Commodities Markets

Commodities are raw materials or physical goods that can be bought and sold. Commodities markets can broadly be classified into the following groups:

  • Grains - Rice, Corn
  • Livestock - Cattle, Hogs
  • Softs - Cocoa, Coffee
  • Precious Metals - Gold, Silver
  • Industrials - Cotton, Steel
  • Energy - Gasolene, Crude Oil

Commodities markets trade in raw or primary goods that can be bought and sold on the commodities exchanges. They deal in commodities that are of a specified grade.

From wheat to oil and gold to sugar, the Commodities markets open up a vista of investment options, both short-range and long-range.

Since the Commodities markets is both very dynamic and vital to global trading, it is the perfect resource for crucial market information and performance pointers.

Commodities markets Operations

Commodities markets transactions permit not only trading of physical commodities but also the right to sell goods. Hence, the bulk of dealings in a Commodities markets involve the buying and selling of futures contracts.

The futures market is a major focal point for traders from the world over to enter into Commodities futures contracts. Futures contracts are agreements to buy or sell particular commodities at a stated price and at a future delivery date.

For instance, a farmer growing sugarcane may be seeking to get a reasonable selling price for his crop, which will be harvested several months later. At the same time, a soft drinks manufacturer may be looking out for a good buying price to find out how many bottles can be manufactured and what would be the returns. Therefore, the farmer and the soft drinks manufacturer may take part in a futures contract entailing the delivery of a specified quantity of sugar to the buyer by a particular date and at a pre-decided price. As a result of entering into such an agreement, the farmer and the soft drinks manufacturer settle on a price that they think would be a fair price on the future delivery date.

In a Commodities contract, everything is clearly mentioned: the amount and quality of the Commodities, the exact price per unit, and the time and mode of delivery.

The gains and losses of a contracts futures are governed by the daily market activity for that contract and are computed on a daily basis. For instance, if the futures contracts for sugar increases by a $1 per unit in a couple of days after the agreement entered into by the above farmer and soft drinks manufacturer, the farmer has lost $1 per unit since the selling price has gone up from the future price at which he is compelled to sell his sugar. The soft drinks manufacturer has gained by $1 per unit since the price he is required to pay is below the future market price for sugar.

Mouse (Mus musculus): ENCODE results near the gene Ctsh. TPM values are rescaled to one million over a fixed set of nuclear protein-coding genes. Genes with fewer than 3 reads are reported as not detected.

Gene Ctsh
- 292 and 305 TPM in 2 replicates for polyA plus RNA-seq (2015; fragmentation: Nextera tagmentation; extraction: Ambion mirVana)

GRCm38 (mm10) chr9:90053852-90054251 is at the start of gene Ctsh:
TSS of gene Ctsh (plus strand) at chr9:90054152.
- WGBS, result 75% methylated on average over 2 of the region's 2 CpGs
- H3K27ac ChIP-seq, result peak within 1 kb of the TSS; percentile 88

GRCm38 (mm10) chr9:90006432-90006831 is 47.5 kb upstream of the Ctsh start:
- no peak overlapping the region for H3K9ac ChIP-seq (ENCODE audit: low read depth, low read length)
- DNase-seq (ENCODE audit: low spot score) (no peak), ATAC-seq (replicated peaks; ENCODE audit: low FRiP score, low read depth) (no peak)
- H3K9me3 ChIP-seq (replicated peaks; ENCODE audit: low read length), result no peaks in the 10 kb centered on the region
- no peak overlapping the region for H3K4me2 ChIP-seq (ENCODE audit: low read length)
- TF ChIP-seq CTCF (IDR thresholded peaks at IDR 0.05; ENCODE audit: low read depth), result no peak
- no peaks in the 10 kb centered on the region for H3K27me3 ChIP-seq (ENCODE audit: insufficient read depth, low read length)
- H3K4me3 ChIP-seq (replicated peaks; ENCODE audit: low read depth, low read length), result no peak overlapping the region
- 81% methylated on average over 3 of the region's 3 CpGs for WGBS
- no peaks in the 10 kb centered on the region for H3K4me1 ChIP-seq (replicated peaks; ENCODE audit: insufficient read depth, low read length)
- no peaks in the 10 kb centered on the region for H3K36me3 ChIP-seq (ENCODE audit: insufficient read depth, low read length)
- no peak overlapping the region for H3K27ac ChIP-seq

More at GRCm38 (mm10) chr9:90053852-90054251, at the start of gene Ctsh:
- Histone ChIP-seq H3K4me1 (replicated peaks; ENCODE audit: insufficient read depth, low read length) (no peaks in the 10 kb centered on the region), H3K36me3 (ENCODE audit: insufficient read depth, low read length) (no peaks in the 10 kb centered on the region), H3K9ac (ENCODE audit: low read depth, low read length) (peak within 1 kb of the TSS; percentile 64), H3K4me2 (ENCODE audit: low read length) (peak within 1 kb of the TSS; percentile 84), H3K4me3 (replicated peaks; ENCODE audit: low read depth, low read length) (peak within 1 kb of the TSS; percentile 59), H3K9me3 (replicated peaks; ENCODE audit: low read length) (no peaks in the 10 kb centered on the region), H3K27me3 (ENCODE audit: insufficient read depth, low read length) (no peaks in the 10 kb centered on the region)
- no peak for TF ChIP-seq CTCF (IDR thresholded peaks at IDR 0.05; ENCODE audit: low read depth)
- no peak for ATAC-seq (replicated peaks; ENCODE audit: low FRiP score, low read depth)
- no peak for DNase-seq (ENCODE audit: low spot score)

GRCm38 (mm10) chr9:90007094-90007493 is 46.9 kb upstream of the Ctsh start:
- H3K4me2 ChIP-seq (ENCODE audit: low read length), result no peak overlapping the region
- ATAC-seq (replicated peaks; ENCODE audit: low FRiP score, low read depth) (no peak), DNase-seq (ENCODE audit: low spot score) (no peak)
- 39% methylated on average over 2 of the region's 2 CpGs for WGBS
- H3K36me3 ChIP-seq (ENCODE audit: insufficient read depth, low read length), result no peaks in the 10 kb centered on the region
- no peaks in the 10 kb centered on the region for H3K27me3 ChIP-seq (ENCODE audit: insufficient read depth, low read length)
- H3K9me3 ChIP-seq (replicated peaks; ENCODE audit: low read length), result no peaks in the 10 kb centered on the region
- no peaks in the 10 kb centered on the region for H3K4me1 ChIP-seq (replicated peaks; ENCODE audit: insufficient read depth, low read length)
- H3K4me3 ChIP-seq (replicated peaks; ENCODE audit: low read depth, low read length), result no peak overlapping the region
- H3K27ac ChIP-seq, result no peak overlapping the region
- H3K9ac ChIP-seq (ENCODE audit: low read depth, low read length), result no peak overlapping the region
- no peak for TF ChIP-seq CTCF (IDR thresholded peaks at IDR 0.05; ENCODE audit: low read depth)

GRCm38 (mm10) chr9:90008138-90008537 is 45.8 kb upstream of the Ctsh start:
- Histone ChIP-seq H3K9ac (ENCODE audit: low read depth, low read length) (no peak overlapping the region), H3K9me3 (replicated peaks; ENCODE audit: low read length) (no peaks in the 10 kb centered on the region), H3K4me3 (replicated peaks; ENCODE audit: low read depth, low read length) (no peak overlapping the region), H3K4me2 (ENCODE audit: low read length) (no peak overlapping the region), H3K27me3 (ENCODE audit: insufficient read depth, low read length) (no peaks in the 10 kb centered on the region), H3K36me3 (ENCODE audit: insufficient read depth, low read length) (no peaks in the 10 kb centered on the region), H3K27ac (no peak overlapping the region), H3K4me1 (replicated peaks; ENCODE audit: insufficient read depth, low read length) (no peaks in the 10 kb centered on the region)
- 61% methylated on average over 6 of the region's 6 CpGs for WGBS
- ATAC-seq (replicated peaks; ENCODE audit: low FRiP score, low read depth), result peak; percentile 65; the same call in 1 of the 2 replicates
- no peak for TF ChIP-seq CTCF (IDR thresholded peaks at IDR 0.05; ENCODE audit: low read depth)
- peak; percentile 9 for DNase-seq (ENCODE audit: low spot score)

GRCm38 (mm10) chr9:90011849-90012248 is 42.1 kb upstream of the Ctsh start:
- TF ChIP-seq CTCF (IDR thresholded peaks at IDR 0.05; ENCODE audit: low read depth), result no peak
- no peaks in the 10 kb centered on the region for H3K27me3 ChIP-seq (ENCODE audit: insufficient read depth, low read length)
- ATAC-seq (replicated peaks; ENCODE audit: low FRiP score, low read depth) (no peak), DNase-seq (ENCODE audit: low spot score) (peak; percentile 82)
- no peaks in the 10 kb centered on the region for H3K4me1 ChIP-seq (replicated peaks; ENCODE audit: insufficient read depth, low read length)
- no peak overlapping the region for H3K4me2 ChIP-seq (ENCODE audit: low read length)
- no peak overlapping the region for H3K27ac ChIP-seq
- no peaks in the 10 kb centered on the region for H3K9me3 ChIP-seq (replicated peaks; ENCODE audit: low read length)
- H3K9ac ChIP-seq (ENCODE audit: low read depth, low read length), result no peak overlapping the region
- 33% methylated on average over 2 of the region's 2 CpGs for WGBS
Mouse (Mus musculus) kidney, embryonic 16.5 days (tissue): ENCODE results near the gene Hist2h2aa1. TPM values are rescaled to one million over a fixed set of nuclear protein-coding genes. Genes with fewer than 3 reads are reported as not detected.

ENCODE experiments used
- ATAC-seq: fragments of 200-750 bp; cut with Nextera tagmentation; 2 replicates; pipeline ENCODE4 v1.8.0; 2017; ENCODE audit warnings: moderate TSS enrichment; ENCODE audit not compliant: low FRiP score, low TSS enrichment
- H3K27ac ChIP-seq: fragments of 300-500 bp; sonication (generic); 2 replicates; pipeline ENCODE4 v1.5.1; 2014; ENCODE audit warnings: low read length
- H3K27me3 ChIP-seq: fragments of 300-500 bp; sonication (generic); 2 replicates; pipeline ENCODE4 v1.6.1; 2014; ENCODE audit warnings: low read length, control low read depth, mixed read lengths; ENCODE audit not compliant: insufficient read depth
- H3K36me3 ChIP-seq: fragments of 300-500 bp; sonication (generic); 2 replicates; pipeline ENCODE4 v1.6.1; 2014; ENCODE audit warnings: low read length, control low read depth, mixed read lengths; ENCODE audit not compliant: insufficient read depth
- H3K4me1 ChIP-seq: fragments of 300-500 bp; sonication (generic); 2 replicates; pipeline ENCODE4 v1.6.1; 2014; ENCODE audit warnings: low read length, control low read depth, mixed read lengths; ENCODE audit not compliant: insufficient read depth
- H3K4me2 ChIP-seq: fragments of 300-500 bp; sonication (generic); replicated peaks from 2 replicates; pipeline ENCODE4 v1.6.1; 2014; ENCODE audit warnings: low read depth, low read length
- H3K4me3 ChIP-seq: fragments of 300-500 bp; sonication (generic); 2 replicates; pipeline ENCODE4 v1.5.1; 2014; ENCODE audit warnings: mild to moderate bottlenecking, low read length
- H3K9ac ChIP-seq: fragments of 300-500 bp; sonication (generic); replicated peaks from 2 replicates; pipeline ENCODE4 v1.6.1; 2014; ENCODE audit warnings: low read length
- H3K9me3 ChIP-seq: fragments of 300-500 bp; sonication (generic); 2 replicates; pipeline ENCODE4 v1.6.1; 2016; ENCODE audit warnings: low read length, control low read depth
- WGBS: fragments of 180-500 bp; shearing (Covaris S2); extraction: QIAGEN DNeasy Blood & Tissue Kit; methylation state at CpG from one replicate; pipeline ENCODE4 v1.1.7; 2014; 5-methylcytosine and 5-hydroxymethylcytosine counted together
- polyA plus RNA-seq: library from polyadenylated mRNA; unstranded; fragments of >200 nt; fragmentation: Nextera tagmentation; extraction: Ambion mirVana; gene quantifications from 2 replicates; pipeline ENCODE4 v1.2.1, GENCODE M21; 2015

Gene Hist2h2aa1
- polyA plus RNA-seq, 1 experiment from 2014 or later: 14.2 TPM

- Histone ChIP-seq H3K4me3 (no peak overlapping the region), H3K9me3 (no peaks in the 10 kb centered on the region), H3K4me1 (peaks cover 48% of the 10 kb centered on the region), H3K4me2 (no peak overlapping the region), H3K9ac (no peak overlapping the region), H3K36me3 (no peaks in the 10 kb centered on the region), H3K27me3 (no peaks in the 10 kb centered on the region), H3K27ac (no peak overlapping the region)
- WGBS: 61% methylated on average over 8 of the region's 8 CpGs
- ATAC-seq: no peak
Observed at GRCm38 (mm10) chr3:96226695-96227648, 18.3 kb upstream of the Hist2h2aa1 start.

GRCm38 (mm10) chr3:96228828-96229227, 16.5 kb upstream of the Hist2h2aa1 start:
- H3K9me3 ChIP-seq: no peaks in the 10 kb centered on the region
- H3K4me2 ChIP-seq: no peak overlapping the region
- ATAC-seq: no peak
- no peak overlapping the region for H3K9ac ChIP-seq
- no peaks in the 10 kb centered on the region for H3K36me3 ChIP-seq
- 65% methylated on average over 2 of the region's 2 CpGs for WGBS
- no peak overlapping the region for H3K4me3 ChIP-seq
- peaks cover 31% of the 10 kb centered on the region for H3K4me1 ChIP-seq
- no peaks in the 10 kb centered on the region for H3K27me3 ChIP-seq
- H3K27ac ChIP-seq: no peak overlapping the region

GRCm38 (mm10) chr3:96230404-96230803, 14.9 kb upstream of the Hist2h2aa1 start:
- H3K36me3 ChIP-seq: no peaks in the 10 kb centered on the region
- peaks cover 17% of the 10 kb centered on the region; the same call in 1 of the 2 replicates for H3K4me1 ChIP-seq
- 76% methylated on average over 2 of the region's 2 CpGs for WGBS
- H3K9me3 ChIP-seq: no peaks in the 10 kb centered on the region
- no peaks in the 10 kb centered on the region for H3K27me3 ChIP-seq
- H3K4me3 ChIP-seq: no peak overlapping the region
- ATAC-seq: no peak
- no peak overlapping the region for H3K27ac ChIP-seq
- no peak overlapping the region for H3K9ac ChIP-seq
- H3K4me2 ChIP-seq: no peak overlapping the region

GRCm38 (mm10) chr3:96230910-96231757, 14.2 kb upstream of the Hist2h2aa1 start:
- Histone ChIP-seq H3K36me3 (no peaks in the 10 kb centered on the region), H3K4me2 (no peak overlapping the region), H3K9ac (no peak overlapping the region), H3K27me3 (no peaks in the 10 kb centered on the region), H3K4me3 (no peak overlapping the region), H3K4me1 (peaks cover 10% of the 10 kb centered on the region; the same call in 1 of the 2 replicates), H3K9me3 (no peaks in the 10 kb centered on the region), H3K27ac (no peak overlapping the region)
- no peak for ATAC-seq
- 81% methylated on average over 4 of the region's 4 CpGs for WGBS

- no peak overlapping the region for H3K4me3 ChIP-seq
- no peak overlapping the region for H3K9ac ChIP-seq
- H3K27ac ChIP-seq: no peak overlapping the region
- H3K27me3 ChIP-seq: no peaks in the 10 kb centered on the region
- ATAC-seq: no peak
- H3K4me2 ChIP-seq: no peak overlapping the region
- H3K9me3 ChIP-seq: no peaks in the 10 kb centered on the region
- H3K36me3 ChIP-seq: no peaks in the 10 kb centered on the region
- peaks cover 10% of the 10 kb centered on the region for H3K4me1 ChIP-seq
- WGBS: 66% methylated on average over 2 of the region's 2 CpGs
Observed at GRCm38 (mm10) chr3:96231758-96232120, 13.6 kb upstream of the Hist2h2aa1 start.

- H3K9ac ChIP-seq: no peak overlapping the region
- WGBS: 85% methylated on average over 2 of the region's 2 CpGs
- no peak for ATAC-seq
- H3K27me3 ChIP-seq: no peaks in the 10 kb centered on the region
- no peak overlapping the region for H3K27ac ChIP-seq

The regular manner in which to check futures contracts for the Commodities markets is through the Commodities Research Bureau ("CRB") Index - the most extensively pursued basket of commodities throughout the world. The Index is composed of 17 commodities that are assigned equal weights.

Options on future contracts are agreements to buy or sell commodities at a fixed price and with deferred delivery. They safeguard against unpredictable price variations and help reduce the risk of loss. The principal benefit of buying options on futures is that it enables the investor to make a profit from positive price shifts and minimizes his risk to the amount paid for the option plus transaction charges. For instance, if an investor has paid $750 for an option (all-inclusive), then his risk or loss is limited to that amount. Financial options are an attractive alternative to those who wish to invest modest amounts or undertake less risk.

Spot markets are markets in which a Commodities is bought or sold for cash and delivery is immediate. Contracts that are bought and sold on these markets are instantly operative.

Regulation of Commodities markets

Commodities markets are the trading centers of various commodities that play a major role in the global economic scenario. With a rapid spurt in investments in commodities over the past few years, it is all the more imperative that Commodities markets are regulated in such a manner that they facilitate increased investment and help uphold investor confidence levels.

This line of approach will lead to the further development and growth of these markets. Commodities markets will encounter a lot of challenges in the days ahead, but with the right support and systems in place, the markets can reduce the threats to market confidence and accept the new and wide-ranging entrants to this market.